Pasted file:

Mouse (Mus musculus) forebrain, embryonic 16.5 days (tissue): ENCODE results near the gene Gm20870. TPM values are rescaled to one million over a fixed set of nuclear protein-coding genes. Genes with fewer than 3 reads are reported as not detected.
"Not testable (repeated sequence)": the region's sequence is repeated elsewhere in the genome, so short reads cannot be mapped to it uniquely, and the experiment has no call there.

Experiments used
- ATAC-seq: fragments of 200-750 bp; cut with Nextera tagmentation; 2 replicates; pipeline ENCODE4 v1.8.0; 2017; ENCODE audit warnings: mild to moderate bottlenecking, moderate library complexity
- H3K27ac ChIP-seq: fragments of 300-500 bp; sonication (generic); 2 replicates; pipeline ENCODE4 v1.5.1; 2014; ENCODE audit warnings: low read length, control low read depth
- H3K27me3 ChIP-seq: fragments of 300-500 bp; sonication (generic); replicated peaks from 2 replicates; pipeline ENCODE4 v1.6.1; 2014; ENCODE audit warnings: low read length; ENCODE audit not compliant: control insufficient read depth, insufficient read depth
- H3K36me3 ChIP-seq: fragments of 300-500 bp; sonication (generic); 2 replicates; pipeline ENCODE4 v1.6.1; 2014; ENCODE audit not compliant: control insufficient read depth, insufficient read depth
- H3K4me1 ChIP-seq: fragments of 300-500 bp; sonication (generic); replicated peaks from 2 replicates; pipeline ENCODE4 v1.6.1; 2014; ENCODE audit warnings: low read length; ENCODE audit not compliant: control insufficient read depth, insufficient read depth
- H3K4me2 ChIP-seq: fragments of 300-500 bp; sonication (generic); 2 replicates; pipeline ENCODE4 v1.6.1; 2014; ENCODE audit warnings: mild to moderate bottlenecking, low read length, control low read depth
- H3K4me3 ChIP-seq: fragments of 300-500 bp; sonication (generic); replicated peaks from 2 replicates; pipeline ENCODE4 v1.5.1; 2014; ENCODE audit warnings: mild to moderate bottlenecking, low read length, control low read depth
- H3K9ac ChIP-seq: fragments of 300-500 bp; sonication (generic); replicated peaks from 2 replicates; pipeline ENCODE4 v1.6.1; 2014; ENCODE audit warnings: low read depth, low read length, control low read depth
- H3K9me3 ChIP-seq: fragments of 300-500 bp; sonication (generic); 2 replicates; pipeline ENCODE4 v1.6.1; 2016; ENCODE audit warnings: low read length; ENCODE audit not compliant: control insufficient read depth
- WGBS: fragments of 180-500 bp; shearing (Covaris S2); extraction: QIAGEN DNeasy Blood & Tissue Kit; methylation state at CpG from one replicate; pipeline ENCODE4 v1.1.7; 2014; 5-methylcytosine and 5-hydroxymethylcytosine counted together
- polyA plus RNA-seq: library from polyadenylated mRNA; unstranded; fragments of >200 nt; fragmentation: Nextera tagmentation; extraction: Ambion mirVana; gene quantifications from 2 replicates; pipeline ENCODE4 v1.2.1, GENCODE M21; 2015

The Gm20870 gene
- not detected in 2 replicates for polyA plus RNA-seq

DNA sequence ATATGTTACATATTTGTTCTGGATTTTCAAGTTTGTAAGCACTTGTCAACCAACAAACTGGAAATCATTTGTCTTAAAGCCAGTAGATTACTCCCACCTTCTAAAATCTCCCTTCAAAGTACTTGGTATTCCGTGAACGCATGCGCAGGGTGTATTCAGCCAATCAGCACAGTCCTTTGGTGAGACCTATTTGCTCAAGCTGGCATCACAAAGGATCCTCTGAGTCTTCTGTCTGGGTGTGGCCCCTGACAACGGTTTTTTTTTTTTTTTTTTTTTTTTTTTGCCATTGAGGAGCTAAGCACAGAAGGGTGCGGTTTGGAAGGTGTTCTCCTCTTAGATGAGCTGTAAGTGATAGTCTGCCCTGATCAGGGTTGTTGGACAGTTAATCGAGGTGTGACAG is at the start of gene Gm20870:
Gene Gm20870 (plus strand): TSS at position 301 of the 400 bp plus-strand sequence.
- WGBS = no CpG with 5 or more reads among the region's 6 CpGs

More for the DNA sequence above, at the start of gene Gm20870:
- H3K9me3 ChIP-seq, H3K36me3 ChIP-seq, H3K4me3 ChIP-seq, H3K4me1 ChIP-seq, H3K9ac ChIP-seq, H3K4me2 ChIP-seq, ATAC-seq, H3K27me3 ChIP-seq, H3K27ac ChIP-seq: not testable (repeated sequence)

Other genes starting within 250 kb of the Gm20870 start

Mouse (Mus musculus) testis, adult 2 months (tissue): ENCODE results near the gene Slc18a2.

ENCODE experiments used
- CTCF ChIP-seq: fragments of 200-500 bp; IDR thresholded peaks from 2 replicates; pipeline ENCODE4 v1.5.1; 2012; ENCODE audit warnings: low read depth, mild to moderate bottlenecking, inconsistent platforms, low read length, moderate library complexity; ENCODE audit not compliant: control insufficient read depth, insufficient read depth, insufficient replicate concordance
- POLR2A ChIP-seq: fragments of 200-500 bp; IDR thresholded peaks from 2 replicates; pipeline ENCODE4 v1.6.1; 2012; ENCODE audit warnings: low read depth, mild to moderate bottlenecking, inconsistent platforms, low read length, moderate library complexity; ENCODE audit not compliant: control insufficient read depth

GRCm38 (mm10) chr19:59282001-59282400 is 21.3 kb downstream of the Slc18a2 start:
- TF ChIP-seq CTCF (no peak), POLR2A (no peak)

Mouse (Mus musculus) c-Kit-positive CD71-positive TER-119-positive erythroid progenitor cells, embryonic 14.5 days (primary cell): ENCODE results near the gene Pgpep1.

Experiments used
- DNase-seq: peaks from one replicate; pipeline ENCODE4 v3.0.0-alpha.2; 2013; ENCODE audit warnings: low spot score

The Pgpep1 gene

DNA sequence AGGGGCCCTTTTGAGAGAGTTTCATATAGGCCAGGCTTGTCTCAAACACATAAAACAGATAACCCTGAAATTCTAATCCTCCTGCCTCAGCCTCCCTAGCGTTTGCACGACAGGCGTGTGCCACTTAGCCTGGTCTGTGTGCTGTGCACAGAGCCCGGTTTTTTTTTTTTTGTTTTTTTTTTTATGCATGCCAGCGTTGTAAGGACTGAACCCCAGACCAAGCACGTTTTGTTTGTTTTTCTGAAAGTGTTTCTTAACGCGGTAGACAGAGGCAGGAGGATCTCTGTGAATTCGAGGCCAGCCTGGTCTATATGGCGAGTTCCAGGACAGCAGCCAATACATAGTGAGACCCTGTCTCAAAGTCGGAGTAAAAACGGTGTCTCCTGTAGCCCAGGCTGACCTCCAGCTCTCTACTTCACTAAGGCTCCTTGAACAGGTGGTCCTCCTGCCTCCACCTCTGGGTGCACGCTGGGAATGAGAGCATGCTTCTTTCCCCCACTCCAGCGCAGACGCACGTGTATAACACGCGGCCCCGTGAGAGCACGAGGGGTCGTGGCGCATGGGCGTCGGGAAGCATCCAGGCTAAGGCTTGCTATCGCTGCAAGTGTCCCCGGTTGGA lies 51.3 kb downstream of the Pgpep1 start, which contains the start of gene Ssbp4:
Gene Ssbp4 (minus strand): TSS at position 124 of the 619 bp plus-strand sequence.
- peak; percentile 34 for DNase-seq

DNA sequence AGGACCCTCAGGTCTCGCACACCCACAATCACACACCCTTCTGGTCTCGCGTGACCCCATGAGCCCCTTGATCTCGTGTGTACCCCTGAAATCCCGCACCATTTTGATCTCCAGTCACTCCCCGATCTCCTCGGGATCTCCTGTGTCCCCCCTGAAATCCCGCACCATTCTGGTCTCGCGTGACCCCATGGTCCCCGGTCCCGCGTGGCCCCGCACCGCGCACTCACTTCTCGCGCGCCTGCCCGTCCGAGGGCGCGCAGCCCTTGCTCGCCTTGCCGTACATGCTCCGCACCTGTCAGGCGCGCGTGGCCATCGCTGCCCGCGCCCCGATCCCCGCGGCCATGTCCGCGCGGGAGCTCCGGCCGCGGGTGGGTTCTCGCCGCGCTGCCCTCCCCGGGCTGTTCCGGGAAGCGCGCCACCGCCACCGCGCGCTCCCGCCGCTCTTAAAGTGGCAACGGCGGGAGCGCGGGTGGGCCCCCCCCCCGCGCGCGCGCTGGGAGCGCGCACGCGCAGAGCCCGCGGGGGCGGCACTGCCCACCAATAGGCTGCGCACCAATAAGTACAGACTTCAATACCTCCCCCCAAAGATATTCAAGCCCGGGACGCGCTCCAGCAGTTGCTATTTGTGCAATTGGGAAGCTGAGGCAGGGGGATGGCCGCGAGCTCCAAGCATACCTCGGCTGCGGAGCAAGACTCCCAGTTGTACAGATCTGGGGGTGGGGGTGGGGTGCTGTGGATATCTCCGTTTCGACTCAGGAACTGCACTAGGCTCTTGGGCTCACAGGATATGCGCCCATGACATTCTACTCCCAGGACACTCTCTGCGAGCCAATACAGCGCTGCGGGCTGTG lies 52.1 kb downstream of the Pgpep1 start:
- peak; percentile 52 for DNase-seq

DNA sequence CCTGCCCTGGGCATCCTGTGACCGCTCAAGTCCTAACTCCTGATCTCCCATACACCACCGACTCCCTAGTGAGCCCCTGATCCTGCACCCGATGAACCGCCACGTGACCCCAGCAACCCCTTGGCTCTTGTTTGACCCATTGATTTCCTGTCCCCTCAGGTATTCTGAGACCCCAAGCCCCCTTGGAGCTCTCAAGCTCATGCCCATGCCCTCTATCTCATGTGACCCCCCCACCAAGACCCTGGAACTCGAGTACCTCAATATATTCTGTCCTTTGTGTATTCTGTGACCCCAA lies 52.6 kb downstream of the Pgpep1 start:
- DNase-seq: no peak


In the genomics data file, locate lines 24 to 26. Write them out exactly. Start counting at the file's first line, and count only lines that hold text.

ENCODE experiments used
- CTCF ChIP-seq: fragments of 200-500 bp; IDR thresholded peaks from 2 replicates; pipeline ENCODE4 v1.5.1; 2012; ENCODE audit warnings: low read depth, mild to moderate bottlenecking, inconsistent platforms, low read length, moderate library complexity; ENCODE audit not compliant: control insufficient read depth, insufficient read depth, insufficient replicate concordance
- POLR2A ChIP-seq: fragments of 200-500 bp; IDR thresholded peaks from 2 replicates; pipeline ENCODE4 v1.6.1; 2012; ENCODE audit warnings: low read depth, mild to moderate bottlenecking, inconsistent platforms, low read length, moderate library complexity; ENCODE audit not compliant: control insufficient read depth